A potential class-action lawsuit has gone to the Florida Supreme Court in a dispute about whether the University of Florida should return fees to students because of a campus shutdown early in the COVID-19 pandemic.
Attorneys for UF graduate student Anthony Rojas filed a notice this week that is a first step in asking the Supreme Court to take up the case. The move came after a divided panel of the 1st District Court of Appeal in November said an Alachua County circuit judge should have dismissed the lawsuit, which seeks refunds of fees paid for transportation, health-care and athletics services that were not provided because of the shutdown.
The UF case is one of numerous similar lawsuits filed across the state and country after students were sent home from campuses in 2020 to try to prevent the spread of the virus. Classes were held online.
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The notice, which was posted Friday on the Supreme Court website, does not detail arguments that Rojas’ attorneys will make. But it said the 1st District Court of Appeal ruling “expressly and directly conflicts with the decision of another district court of appeal on the same question of law.”
Florida’s 2nd District Court of Appeal last year refused a request by the University of South Florida to dismiss a similar potential class-action lawsuit filed on behalf of student ValerieMarie Moore. The Supreme Court on Jan. 5 declined to take up an appeal by USF.
As another example of conflicting court decisions on the issue, the 3rd District Court of Appeal dismissed a similar case involving Miami Dade College.
In the UF case, Rojas has alleged that the university breached a contract when it did not provide services linked to the fees. But in the 1st District Court of Appeal’s Nov. 22 majority opinion, Judge Rachel Nordby wrote that “assorted documents attached to the complaint do not constitute an express written contract.”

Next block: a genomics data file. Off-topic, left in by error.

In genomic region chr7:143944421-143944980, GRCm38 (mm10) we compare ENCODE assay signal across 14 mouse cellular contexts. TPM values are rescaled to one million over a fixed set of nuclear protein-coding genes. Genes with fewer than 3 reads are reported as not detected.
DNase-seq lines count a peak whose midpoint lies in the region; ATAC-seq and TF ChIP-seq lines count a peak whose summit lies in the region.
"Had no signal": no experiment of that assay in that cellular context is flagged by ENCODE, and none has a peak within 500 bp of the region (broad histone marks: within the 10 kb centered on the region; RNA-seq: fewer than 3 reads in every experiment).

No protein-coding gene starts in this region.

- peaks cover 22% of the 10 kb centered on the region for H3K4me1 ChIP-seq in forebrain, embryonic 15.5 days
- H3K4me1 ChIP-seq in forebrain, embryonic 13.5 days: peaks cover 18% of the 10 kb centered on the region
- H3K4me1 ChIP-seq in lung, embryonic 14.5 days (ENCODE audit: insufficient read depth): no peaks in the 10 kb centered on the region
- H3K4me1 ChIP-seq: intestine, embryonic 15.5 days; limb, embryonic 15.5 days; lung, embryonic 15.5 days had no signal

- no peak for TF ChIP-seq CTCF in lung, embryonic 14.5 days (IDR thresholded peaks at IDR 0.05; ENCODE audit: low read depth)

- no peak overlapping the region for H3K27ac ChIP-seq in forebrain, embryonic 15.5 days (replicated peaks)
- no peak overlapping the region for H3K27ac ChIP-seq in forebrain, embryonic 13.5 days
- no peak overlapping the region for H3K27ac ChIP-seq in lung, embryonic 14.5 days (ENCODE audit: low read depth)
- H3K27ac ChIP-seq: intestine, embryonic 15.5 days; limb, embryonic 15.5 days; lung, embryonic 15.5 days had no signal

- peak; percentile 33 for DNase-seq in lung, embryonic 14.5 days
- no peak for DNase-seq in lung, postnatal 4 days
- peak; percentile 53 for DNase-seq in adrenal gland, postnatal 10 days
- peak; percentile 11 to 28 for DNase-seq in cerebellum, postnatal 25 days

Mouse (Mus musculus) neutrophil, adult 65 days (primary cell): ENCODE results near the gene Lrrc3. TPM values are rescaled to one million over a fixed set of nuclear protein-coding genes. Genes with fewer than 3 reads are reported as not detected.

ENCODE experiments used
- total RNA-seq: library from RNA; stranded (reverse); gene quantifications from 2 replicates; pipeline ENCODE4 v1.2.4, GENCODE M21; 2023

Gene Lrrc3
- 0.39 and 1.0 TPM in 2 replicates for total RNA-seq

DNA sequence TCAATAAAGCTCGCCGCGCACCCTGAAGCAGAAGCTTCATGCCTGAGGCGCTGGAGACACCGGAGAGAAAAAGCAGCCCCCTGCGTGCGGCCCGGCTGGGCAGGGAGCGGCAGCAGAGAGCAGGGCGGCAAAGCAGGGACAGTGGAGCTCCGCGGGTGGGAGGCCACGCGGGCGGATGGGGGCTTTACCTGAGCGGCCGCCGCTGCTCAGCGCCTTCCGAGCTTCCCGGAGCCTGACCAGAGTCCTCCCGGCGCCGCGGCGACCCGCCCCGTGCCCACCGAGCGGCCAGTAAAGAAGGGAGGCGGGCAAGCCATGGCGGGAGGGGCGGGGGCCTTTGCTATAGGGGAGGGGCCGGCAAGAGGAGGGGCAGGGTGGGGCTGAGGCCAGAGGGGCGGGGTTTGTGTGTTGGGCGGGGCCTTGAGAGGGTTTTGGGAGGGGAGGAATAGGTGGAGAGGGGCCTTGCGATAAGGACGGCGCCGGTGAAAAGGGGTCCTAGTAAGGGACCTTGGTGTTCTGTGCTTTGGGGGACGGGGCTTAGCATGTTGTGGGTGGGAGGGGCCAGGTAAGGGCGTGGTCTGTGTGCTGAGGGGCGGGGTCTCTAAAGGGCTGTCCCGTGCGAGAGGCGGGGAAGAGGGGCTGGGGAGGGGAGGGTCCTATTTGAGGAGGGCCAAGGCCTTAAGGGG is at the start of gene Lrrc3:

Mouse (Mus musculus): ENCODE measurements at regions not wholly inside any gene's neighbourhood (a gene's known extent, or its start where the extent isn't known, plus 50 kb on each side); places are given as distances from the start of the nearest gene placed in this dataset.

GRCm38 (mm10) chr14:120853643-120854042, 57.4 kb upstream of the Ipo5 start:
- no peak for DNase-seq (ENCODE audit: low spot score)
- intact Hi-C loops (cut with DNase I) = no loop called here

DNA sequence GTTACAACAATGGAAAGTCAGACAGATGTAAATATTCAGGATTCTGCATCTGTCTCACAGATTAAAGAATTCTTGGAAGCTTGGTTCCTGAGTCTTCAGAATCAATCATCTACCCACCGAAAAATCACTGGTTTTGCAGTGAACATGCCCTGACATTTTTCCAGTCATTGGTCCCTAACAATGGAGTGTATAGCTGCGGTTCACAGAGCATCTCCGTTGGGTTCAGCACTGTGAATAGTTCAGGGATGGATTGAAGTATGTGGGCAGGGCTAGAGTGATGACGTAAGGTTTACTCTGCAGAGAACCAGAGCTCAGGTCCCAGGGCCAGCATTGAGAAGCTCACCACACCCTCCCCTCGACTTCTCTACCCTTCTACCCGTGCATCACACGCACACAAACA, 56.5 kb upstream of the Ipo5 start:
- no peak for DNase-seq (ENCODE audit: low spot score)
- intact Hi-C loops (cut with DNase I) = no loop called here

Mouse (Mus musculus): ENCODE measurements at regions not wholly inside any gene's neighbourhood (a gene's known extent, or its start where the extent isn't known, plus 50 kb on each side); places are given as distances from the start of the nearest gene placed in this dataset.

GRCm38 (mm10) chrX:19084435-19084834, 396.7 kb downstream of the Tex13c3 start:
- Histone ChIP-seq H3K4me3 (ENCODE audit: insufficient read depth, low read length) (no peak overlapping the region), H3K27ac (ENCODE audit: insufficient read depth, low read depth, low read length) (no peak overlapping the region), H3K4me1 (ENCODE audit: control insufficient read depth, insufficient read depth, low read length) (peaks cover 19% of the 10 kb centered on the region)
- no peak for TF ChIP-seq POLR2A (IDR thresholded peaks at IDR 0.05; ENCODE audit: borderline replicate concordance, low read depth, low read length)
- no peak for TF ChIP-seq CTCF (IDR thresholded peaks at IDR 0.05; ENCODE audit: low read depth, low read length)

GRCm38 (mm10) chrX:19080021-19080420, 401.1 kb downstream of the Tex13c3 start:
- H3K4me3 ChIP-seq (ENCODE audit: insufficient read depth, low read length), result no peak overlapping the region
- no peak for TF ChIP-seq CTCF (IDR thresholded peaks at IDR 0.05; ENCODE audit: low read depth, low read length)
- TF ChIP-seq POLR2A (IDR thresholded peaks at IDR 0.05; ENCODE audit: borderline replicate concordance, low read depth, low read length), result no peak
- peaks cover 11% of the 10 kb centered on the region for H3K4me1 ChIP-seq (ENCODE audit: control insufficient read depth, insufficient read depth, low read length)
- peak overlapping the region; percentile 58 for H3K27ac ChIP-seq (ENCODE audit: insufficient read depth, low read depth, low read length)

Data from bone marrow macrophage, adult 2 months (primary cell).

As a result, she wrote that UF is shielded by sovereign immunity, a legal concept that generally protects government agencies from liability. Under sovereign immunity, agencies can face breach-of-contract lawsuits if it is shown that contracts have been violated.
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“We are sympathetic to Rojas and all other students whose on-campus experiences were clipped short and rendered non-existent by the university’s response to COVID-19,” Nordby wrote in a seven-page opinion joined by Chief Judge Lori Rowe. “And if there were a sufficient contract attached to his complaint, we would affirm the trial court (decision not to dismiss the case) without hesitation. But without such an express, written agreement … sovereign immunity bars the action.”
But Judge Scott Makar dissented, pointing to a series of documents that Rojas’ attorneys included in the case, such as what is known as a “financial liability agreement” and a statement of tuition and fees for the 2019-2020 academic year.
Makar wrote that the “explicit language of the financial liability agreement, by itself, characterizes the relationship between the university and its students as an ‘agreement’ that must be construed in accordance with Florida law.”
“Little doubt exists that an enforceable written contract of some sort exists; if one did not, the university would have difficulty collecting tuition and fees for services because of the lack of mutuality,” he wrote.
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